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The best advice I ever got before having kids was from a baby book: Start as you mean to go on. It became my mantra, and helped me nip so many things in the bud that I might otherwise have let linger until they were big problems.
My kids aren’t babies anymore, but I still find myself needing this advice. This week has been a good example.
My daughter gets a shower after dinner each night – one fewer thing to worry about in the morning. This week, after having no problem with this for years, she started procrastinating. Finally, she asked if anybody else was going to be going upstairs soon.
Now, I should explain that if you’re on the top floor in our house (where the shower is), and everybody else is on the bottom floor, you really are isolated, since there are four floors. I think a lot of kids have a fear of being upstairs alone at some point, but in our house upstairs is really upstairs. But it’s been like this for years.
When we told her that no, we’d all be downstairs – I was doing the dinner dishes (shocking, I know) and Jake and his dad were watching TV – she said she was scared to be up there alone. I didn’t take her seriously, because like I said, this was new. I thought she just didn’t want to get a shower. I told her to go, and she did.
She raced down the stairs about three minutes later, and I couldn’t believe she had actually showered. But her hair was wet and smelled clean, and she swore that she had scrubbed everything.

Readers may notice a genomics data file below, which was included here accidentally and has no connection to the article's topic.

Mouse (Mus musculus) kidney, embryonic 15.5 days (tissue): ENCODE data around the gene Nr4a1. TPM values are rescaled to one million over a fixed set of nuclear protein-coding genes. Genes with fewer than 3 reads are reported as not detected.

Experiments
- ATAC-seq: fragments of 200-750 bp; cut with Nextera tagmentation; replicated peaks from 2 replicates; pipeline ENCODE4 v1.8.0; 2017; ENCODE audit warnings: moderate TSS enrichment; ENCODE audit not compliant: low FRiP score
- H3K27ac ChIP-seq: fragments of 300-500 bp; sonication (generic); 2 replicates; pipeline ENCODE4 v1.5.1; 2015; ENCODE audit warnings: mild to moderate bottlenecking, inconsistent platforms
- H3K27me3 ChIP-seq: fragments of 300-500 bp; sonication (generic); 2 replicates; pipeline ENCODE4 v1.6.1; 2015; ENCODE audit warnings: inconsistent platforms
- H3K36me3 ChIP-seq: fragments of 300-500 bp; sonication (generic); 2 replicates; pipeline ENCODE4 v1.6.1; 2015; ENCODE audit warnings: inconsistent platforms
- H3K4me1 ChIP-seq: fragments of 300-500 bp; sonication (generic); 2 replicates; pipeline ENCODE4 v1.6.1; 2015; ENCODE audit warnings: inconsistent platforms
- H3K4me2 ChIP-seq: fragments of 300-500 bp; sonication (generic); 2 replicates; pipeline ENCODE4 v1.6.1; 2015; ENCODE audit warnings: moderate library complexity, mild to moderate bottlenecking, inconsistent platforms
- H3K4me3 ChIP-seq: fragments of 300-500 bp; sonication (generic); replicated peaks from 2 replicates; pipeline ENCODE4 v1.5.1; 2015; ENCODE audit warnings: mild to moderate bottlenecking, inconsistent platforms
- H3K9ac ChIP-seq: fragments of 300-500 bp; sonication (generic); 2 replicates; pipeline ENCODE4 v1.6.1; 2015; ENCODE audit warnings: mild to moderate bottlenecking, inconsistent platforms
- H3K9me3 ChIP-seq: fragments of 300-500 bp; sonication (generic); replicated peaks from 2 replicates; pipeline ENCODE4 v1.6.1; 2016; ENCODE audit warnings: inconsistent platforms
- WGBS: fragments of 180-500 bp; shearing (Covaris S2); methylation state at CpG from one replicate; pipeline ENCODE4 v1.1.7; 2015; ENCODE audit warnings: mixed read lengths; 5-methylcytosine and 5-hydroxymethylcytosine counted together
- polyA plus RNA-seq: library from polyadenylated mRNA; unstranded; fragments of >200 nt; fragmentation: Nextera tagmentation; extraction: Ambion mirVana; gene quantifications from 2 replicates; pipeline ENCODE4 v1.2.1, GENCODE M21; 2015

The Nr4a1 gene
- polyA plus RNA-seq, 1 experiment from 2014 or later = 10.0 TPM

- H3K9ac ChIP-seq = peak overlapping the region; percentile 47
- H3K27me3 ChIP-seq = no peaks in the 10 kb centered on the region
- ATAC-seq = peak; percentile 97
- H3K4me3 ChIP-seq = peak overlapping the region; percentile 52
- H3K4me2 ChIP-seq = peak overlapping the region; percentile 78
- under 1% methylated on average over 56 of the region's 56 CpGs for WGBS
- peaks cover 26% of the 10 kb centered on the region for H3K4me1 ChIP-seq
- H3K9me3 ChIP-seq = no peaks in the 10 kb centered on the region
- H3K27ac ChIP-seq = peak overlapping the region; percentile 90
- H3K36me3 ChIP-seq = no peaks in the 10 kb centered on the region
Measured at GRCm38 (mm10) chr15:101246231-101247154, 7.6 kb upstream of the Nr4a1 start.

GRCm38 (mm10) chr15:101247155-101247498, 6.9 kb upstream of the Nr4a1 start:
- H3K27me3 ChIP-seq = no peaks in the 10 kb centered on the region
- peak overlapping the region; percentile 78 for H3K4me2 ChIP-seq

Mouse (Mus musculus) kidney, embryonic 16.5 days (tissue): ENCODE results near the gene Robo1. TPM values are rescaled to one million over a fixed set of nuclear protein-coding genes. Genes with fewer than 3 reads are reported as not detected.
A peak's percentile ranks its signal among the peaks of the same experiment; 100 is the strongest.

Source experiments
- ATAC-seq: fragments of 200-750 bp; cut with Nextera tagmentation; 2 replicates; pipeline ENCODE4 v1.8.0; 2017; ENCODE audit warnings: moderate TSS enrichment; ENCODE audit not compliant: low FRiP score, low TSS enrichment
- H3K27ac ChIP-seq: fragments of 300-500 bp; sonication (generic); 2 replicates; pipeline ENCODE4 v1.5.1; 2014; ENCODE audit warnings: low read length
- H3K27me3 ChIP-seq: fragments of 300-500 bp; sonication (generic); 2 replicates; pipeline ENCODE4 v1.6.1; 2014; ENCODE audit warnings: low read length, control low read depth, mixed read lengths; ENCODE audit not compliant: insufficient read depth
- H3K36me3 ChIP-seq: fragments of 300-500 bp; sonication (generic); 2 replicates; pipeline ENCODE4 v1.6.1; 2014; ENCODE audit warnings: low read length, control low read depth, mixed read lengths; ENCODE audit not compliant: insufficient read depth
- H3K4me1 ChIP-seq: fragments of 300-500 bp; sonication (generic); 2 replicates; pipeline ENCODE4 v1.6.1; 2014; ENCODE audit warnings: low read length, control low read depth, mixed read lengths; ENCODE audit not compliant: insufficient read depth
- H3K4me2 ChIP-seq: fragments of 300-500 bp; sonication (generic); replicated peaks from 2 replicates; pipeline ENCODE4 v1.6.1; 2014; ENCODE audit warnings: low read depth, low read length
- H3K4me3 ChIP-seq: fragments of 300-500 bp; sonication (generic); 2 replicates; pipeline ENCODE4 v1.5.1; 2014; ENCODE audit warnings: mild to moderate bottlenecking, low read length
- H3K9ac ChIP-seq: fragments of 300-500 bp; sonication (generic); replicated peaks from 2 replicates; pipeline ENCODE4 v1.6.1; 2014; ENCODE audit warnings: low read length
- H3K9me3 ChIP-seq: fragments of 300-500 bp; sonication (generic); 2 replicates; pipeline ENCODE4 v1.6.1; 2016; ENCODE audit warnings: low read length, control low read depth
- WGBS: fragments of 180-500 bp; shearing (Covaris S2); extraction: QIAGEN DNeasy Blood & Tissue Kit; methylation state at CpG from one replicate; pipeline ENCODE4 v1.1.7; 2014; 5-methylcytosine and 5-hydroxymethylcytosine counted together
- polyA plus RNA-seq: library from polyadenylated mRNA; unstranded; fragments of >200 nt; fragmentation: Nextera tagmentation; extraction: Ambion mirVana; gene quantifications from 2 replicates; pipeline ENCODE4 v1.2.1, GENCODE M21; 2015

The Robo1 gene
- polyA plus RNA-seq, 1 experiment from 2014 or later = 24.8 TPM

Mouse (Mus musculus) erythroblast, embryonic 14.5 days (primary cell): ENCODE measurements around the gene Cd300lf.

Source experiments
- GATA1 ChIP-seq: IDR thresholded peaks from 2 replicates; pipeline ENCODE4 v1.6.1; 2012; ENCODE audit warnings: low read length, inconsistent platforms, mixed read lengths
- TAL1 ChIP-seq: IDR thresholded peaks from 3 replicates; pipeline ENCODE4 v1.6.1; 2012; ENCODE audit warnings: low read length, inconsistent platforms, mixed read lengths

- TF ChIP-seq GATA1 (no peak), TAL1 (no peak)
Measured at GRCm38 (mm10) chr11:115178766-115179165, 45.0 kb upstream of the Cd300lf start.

Last night after dinner, again, she said she didn’t want to go upstairs. This time there was nothing stopping me from going up there – I was working on my laptop and can do that anywhere. But then I remembered, start as you mean to go on. Did I want to have to relocate upstairs whenever she had to shower? And did I really want to validate her fears like that, make her think that there really was a reason to be scared up there?
I’ll give her this – our house can be scary. It’s old and creaky. But it’s our reality. It’s not practical for her to be afraid of it.
I was scared of showering alone when I was her age, and I didn’t even have a big old scary house. I used to convince my sisters to sit in the bathroom and “practice their reading” while I was showering. And my grandmother’s second floor was seriously terrifying (thank goodness the bathroom wasn’t up there!).
But unless her brother was going to commit to going upstairs with her every night (he wasn’t), she was going to have to work this out for herself. I didn’t want to move, and once again I was letting my laziness make a parenting decision (hey, it’s been working out well so far!).
I asked her if she wanted to turn on all the lights up there, and she said she already turned on most of them, but didn’t want to reach into Jake’s room because something might grab her. I told her that was impossible since nobody was in Jake’s room, and asked her if she wanted to listen to the radio while she was showering, and she said that wouldn’t help. I told her to try it anyway. She protested a little, but I think she knew I wasn’t going to budge, and she went.
She came downstairs about fifteen minutes later – not running down – and said happily “The radio helped! Thanks, mommy.” And gave me a hug.
I doubt this is the last I’ll hear about this, and I don’t mean to suggest that every fear is this easily defeated. But I think there’s something to be said for not feeding in to this stuff. When I’m lying in bed and think that I hear something, if my husband rolls over and says “It’s nothing, go back to sleep” I do. But if he says “Yeah, I heard it to” then I’m trembling wide-eyed for an hour, waiting for an ax murderer to bust through my bedroom door.
So, when my kids come to me with a fear that I think is completely unfounded, I don’t give them the tiniest hint that they might be right. So far so good, and most importantly, I don’t have to get out of my chair. :-)
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